CitationDownload as .RIS
Emerald Publishing Limited
Copyright © 2017, Jill Shepherd
Published in Journal of Work-Applied Management. Published by Emerald Publishing Limited. This article is published under the Creative Commons Attribution (CC BY 4.0) licence. Anyone may reproduce, distribute, translate and create derivative works of this article (for both commercial & non-commercial purposes), subject to full attribution to the original publication and authors. The full terms of this licence may be seen at http://creativecommons.org/licenses/by/4.0/legalcode
That there are so few books dedicated to teaching in higher education, raises the question why this very specific book on work-based learning (WBL). Should we “gloss over it” because we know how to teach, or because we are not engaged in WBL, or because we are already? What follows is a review biased towards using this title with the area of business education, rather than say nursing, social work, the creative arts or engineering. That said, without experiencing these fields, I find it likely that my review is relevant to these and other types of work. Most work places “suffer” from competing ways in which knowledge can be used in practice because of the complex practise involved. But then this complexity is what makes WBL challenging, exciting and worthwhile.
What type of educator might benefit most from using this edited work of Helyer of 13 chapters? In my view, both WBL and non-WBL tutors can find inspiration in this book in every chapter and in the order in which they are placed; starting with the Introduction (Helyer, 2016) that emphasises it is not the experience that matters but the learning, combined with Chapter 1’s point (Helyer and Garnett, 2016) that transciplinarity matters, which can take us to the use of threshold concepts (Land et al., 2016).
Chapter 2 (Workman and Helyer, 2016) stresses that effective WBL starts with the tutor and so reinforces the need for the book. It might have considered taking a more critical look at the relationship between student, teacher and employer that WBL creates. What tensions might exist within this nexus and how might the tutor manage these?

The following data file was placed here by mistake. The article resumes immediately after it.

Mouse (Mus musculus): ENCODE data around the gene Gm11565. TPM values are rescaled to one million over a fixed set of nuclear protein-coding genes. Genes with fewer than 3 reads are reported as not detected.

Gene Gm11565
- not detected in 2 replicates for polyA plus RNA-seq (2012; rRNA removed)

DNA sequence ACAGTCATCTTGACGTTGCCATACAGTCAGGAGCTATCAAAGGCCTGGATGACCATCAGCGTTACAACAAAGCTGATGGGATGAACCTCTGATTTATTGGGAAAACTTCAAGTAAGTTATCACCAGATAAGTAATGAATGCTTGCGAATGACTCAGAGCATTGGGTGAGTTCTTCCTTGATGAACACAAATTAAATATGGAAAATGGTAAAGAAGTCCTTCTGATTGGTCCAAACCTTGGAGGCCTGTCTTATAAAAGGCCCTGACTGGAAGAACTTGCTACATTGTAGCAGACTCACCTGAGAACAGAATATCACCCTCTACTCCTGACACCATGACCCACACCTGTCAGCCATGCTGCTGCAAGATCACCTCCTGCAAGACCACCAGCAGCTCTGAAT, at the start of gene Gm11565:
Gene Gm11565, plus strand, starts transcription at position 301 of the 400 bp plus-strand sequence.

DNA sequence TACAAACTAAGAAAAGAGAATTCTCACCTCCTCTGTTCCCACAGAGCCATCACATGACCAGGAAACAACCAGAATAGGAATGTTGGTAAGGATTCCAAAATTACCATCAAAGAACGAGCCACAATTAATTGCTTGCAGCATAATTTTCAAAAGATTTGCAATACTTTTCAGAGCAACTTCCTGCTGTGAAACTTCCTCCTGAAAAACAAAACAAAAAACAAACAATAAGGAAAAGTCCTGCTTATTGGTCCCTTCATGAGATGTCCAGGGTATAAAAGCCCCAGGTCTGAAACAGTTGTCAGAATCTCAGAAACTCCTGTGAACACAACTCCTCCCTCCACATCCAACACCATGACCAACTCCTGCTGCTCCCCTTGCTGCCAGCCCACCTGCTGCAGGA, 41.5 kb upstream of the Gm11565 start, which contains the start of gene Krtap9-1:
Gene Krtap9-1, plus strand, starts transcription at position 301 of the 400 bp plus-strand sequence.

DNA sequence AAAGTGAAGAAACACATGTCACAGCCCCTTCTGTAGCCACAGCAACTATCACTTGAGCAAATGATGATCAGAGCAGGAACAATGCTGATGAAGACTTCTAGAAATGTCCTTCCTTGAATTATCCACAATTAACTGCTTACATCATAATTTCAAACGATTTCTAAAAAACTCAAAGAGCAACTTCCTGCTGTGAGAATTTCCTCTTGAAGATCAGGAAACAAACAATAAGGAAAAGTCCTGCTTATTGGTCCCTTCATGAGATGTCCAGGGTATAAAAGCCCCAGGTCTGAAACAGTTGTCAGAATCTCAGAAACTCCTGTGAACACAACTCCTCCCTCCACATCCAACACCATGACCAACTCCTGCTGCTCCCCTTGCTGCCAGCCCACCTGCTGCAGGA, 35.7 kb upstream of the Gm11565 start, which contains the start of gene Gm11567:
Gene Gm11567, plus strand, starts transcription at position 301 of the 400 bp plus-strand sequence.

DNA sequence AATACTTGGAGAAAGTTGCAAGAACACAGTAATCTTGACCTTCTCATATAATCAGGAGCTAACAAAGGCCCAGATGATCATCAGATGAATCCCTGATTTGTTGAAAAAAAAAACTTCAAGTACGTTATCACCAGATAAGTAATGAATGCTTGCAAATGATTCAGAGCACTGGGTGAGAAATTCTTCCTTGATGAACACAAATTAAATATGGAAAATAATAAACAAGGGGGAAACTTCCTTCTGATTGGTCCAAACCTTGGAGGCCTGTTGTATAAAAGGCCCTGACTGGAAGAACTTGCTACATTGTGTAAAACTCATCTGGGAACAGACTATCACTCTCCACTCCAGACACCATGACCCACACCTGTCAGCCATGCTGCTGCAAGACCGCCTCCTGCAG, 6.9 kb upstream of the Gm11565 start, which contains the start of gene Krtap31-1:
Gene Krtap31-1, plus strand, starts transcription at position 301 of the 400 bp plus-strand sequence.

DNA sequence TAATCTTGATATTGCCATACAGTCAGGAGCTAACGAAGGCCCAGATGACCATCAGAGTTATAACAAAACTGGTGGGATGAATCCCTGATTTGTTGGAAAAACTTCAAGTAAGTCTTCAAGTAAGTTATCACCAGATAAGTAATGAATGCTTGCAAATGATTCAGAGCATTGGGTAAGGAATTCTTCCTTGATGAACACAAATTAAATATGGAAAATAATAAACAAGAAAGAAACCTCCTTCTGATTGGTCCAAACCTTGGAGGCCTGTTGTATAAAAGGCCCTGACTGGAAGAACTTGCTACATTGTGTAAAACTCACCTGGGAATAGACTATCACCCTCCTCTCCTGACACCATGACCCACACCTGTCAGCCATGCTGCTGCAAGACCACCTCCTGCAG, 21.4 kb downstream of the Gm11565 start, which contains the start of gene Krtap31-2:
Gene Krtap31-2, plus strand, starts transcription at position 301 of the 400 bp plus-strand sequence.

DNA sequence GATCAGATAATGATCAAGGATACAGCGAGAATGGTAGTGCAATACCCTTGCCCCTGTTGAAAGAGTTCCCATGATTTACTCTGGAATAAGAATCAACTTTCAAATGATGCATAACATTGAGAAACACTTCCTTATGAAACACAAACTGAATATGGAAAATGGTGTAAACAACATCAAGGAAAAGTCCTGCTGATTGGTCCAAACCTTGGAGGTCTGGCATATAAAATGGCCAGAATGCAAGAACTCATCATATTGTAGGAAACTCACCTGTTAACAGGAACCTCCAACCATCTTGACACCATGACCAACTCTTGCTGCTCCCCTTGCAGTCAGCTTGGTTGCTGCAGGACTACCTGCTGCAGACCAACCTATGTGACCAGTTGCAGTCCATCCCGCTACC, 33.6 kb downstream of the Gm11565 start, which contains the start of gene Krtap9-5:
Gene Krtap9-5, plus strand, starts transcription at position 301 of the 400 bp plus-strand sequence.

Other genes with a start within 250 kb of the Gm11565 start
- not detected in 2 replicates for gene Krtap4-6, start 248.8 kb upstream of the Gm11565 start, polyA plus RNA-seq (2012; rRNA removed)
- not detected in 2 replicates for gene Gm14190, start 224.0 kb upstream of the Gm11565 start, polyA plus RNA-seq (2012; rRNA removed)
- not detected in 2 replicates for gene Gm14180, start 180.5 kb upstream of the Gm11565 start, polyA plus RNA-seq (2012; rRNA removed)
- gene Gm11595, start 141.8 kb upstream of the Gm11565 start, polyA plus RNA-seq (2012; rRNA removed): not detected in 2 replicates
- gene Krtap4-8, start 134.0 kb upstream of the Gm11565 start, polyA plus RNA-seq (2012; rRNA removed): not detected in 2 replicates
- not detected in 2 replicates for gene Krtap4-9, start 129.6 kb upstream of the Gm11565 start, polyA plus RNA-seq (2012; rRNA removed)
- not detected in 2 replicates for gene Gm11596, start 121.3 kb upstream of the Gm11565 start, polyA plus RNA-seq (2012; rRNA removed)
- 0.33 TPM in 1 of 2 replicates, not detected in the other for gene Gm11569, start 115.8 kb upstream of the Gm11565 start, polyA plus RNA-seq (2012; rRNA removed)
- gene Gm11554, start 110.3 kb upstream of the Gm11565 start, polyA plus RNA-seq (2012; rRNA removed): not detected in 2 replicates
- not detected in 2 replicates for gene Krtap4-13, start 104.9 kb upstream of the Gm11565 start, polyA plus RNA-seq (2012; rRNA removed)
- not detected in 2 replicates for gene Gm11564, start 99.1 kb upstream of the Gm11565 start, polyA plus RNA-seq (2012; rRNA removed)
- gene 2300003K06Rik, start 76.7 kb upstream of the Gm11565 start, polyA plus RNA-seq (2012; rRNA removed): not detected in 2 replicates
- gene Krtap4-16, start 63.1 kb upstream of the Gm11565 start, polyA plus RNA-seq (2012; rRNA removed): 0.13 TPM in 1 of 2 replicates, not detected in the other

Chapter 3 (Workman and Bravenboer, 2016) helps WBL tutors design programmes and curriculum that are distinct, acceptable and suitable. It talks of balancing traditional subject areas with real-world contexts. This theme progresses in the following Chapter 4 on negotiation and WBL (Laycock and Karpel, 2016) where the detail of partnering with a wider range of stakeholders is discussed, as is the related need to include different pedagogies such as heutagogy, experiential and reflective learning. Making sense of these pedagogies as a student is difficult, so tutors need pay attention to engaging students in these learning processes that make up an effective WBL, even within a well-designed programme. Recognising and accrediting prior experiential learning (Armsby and Helyer, 2016) is delved into greater detail in its own chapter, including useful misconceptions, showing how WBL tutors can learn from the experience of others in identifying these.
Tony Wall’s Chapter 6 “Turning practitioners into practitioner-researchers” sits regally on the top of the debates in this area of learning. What constitutes a research project is not agreed upon and can vary, sometimes rightly, sometimes questionably, within the same institution, in particular as regards to axiology (what is valued in research). A confused axiology amongst academics leads to confusion amongst students as to whom their research needs to convince and what “convince” might involve. Wall does not ignore the “different research worlds that exist” (p. 115). He quotes Hammersley (2012) regarding the lack of agreement as to what about social research methods should be taught to ensure students are neither philosophically oppressed nor obsessed. He proposes a practical axiology that values change and practical outcomes. Practitioner research “shifts from theory generation to making a change” (p. 117). What then becomes valued in practitioner research is not a reduction of the types of research a student might choose from as that would be defeatist. Instead the axiology becomes clear in a range of projects. Wall’s comprehensive approach to making practitioner-researchers avoids attempts to generate theory that are better left to PhDs. Returning to Helyer’s introductory point, it is the learning about how difficult it is to create knowledge that matters, not the production of perfect research.